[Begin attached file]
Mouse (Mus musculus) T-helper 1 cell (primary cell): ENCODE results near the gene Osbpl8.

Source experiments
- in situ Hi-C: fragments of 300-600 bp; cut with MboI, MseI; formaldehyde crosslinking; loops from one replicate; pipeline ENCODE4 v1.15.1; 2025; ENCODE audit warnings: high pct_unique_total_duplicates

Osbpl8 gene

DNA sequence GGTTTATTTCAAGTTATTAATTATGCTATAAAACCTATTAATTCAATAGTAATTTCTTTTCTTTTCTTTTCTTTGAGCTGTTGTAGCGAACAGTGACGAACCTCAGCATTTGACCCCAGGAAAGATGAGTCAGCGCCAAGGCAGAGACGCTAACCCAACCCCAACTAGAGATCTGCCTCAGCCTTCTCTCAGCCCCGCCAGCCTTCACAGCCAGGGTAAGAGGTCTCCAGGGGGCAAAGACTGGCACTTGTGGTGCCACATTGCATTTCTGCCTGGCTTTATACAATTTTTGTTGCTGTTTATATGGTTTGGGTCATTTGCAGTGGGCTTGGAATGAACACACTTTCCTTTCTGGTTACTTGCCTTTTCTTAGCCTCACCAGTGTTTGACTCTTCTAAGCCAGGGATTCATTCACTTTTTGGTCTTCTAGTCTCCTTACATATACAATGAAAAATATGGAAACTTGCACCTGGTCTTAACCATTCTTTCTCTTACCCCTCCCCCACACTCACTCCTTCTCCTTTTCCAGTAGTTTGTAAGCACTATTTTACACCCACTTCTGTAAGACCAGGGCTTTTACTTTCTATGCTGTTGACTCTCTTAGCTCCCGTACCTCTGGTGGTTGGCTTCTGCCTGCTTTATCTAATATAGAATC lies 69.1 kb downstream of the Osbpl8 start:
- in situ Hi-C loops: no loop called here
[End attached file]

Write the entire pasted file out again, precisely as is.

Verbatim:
Mouse (Mus musculus) T-helper 1 cell (primary cell): ENCODE results near the gene Osbpl8.

Source experiments
- in situ Hi-C: fragments of 300-600 bp; cut with MboI, MseI; formaldehyde crosslinking; loops from one replicate; pipeline ENCODE4 v1.15.1; 2025; ENCODE audit warnings: high pct_unique_total_duplicates

Osbpl8 gene

DNA sequence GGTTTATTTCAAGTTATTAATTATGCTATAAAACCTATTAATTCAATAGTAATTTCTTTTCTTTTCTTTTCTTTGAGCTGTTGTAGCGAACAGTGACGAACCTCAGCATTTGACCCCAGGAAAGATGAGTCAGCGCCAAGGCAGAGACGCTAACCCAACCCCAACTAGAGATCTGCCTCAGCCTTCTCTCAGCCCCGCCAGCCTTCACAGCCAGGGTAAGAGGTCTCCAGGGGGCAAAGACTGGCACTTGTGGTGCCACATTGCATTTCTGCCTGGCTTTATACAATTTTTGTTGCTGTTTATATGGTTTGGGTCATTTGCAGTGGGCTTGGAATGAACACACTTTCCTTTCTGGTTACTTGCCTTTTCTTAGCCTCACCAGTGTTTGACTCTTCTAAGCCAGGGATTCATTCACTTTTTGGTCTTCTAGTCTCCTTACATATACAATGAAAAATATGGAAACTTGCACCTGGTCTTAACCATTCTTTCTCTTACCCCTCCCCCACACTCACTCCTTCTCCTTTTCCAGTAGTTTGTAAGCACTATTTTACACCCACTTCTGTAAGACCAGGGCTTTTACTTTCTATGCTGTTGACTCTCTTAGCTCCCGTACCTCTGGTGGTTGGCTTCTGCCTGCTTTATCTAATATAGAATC lies 69.1 kb downstream of the Osbpl8 start:
- in situ Hi-C loops: no loop called here